In response, Swiper disappointedly snaps his fingers and says, "Oh, man!". At first, Augustus would indicate the year of his rule by counting how many times he had held the office of consul, and how many times the Roman Senate had granted him Tribunican powers, carefully observing the fiction that his powers came from these offices granted to him, rather than from his own person or the many legions under his control. In order to prevent Swiper from stealing whatever item Dora and Boots are carrying at the time, Dora first asks the audience if they see Swiper, then she leads them in saying, "Swiper, no swiping!" three times. Another system that is less commonly found than thought was to use the regnal year of the Roman emperor. He usually attempts to steal an item which is necessary for Dora and Boots to complete their quest. Pope Boniface IV (about AD 600) may have been the first to use both the ab urbe condita era and the Anno Domini era (he put AD 607 = AUC 1360). Swiper is a masked thief. About AD 400 the Iberian historian Orosius used the ab urbe condita era.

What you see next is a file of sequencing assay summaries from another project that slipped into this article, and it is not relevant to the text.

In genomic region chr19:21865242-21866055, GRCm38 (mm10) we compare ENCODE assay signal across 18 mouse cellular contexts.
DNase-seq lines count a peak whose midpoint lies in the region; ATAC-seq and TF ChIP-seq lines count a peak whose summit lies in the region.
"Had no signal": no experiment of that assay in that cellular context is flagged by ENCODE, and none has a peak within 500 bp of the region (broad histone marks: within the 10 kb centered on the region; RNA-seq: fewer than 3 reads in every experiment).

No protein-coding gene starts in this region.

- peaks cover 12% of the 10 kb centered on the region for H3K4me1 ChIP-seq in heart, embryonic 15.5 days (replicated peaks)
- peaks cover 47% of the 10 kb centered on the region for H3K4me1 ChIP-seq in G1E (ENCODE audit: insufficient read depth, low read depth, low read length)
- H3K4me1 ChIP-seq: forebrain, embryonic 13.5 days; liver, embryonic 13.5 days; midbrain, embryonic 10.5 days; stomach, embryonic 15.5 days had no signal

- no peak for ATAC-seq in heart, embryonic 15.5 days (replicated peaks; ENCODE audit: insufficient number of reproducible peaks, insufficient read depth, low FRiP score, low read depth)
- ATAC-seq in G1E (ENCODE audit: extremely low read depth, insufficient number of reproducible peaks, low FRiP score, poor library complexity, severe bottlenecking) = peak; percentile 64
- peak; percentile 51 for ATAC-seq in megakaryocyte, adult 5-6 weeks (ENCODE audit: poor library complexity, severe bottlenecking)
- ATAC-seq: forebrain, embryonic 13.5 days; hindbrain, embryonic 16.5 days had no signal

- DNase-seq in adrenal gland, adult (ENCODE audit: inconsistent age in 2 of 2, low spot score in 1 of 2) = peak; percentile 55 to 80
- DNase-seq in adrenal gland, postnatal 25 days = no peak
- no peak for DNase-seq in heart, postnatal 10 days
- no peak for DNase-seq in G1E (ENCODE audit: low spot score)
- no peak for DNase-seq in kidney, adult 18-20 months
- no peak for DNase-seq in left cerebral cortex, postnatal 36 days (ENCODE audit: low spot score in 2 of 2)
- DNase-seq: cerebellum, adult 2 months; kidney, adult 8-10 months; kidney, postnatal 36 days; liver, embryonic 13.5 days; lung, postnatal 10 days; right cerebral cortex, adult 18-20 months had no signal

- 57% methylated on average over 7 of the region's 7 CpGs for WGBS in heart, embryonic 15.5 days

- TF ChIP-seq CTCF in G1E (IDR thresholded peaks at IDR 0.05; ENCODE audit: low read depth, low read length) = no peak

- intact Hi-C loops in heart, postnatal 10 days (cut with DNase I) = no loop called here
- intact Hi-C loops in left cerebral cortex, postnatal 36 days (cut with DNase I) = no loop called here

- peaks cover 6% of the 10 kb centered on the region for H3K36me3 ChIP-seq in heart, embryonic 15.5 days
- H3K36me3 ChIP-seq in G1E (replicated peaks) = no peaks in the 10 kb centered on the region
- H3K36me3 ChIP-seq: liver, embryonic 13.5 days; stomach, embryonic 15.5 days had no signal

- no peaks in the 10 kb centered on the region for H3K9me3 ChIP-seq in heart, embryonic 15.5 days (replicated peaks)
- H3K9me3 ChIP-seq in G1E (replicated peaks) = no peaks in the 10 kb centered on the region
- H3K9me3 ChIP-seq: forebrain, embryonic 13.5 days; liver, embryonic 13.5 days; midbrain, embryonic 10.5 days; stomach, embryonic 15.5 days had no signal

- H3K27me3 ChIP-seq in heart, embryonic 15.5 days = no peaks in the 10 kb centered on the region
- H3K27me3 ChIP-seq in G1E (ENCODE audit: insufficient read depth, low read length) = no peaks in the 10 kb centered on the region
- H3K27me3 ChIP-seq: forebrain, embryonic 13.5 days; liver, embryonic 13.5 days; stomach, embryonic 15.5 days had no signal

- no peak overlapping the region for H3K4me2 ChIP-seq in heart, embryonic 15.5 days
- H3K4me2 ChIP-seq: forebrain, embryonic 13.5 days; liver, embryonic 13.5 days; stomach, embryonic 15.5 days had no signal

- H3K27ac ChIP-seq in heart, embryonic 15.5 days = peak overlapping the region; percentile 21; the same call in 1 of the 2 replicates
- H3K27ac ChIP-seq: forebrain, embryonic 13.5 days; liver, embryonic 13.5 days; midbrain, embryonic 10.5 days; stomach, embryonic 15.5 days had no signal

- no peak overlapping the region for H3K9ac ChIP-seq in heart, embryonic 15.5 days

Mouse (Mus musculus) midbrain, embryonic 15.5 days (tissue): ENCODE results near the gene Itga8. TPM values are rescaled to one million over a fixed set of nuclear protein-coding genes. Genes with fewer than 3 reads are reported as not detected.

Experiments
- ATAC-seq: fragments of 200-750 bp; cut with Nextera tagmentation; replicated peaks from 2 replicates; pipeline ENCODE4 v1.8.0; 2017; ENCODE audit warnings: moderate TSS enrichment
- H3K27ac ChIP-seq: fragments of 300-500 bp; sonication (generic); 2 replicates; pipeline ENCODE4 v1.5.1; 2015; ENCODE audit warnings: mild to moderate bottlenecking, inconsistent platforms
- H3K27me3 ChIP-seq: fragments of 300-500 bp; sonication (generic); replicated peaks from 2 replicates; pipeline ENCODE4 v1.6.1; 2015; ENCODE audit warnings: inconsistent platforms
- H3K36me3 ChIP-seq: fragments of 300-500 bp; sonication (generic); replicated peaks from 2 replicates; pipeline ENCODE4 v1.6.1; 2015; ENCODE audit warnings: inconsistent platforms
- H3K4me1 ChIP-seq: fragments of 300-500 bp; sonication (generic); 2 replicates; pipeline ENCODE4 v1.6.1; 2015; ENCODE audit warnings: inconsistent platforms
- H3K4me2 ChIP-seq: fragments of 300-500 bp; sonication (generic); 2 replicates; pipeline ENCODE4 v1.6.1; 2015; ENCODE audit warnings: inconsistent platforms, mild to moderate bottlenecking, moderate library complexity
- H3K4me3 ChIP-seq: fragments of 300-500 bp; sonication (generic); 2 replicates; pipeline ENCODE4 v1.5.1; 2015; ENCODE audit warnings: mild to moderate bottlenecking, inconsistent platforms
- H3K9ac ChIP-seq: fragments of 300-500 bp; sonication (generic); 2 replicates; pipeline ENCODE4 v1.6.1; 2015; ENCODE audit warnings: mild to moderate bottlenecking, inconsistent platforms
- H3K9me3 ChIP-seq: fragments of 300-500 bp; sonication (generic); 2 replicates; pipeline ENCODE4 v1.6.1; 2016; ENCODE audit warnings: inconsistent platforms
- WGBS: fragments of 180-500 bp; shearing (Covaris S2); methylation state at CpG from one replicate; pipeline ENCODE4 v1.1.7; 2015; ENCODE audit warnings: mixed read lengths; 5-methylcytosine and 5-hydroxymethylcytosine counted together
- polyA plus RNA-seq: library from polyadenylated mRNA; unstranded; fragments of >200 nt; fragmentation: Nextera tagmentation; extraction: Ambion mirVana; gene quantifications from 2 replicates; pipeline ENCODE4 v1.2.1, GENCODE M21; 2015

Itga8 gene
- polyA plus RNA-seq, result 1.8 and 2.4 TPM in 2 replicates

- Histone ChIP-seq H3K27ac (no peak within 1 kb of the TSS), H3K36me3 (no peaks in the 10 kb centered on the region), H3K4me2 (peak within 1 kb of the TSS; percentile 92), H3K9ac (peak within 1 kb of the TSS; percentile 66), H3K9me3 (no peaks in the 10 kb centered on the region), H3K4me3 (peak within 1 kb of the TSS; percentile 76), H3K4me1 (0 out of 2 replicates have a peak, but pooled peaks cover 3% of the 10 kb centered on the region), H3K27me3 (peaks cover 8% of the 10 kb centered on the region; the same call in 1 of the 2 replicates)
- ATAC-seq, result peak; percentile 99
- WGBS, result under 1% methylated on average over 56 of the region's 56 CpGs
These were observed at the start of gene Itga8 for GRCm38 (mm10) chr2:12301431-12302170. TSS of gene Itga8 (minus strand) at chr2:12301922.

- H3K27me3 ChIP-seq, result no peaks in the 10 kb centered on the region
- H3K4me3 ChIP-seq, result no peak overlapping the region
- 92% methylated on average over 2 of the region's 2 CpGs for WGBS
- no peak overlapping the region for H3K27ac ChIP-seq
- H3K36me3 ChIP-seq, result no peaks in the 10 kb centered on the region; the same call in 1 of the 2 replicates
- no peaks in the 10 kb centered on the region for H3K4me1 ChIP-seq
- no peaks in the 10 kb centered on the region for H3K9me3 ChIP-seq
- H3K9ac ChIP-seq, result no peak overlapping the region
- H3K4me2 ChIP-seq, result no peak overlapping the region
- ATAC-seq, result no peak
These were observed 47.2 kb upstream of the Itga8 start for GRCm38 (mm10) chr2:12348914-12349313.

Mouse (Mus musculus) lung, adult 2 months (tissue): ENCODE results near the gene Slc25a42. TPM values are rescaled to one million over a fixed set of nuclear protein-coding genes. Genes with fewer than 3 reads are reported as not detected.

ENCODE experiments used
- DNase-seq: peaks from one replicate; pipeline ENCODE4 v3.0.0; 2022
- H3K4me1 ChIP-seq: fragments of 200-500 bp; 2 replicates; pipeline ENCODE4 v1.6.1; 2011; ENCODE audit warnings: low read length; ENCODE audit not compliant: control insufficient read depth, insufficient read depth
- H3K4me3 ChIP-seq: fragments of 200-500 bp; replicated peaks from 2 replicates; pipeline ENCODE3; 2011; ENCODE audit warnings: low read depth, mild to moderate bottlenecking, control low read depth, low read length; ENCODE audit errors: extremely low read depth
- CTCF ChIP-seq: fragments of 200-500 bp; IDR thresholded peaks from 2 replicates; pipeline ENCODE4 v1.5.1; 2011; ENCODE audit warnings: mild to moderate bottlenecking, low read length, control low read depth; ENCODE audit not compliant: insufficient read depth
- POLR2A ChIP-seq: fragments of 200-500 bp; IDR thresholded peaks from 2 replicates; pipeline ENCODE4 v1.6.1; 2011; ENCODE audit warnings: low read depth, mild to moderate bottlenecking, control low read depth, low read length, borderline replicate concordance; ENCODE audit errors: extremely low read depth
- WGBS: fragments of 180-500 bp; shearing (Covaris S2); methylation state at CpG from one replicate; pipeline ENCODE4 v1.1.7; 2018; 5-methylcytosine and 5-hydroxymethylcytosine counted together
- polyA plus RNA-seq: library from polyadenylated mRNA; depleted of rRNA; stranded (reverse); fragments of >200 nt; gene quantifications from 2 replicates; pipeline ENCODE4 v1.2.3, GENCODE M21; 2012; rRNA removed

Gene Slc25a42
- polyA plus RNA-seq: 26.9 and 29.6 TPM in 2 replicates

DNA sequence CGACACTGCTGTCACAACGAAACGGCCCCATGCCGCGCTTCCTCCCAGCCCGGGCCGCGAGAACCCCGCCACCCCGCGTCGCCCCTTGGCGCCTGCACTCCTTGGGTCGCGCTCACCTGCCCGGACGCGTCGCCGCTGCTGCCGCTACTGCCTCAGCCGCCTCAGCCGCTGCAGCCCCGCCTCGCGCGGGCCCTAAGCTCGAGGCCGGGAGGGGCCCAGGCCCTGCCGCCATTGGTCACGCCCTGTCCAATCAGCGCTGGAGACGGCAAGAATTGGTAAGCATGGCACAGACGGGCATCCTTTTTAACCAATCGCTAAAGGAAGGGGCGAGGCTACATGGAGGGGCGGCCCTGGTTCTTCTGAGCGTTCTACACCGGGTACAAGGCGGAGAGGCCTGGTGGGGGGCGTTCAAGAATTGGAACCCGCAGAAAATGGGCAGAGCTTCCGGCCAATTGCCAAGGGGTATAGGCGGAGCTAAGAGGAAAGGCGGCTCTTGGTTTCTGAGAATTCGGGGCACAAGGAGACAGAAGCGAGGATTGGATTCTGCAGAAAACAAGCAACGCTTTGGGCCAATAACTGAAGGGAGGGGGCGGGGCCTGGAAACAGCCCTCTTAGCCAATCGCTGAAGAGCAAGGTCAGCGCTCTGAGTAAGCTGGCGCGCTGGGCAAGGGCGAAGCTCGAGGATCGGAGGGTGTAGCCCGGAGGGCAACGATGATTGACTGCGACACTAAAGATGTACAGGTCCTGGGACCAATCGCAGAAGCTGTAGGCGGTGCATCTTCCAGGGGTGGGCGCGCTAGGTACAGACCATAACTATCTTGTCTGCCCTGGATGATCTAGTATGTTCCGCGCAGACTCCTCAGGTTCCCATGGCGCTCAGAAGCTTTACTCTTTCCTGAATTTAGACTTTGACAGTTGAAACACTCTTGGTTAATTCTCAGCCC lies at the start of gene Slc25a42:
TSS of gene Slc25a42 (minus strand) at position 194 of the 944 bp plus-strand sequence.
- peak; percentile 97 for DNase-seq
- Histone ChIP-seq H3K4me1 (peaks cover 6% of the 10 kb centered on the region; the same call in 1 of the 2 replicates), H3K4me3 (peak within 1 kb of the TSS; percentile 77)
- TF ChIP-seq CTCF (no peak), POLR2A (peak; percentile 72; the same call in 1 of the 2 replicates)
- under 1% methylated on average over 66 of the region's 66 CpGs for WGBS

Dora's quests are often complicated by a villainous fox named Swiper. Modern historians usually adopt the epoch of Varro, which we place in 753 BC. Boots is voiced by Harrison Chad. Several epochs were in use by Roman historians. He wears red boots and loves to hold Dora's hand. Another method of dating, rarely used, was to indicate the year ab urbe condita, or "from the foundation of the City" (abbreviated AUC), where "the City" meant Rome. Dora's sidekick and best friend is Boots, a talking monkey who is 5½ years old. Sometimes one or both consuls might not be appointed until November or December of the previous year, and news of the appointment may not have reached parts of the Roman empire for several months into the current year; thus we find the occasional inscription where the year is defined as "after the consulate" of a pair of consuls.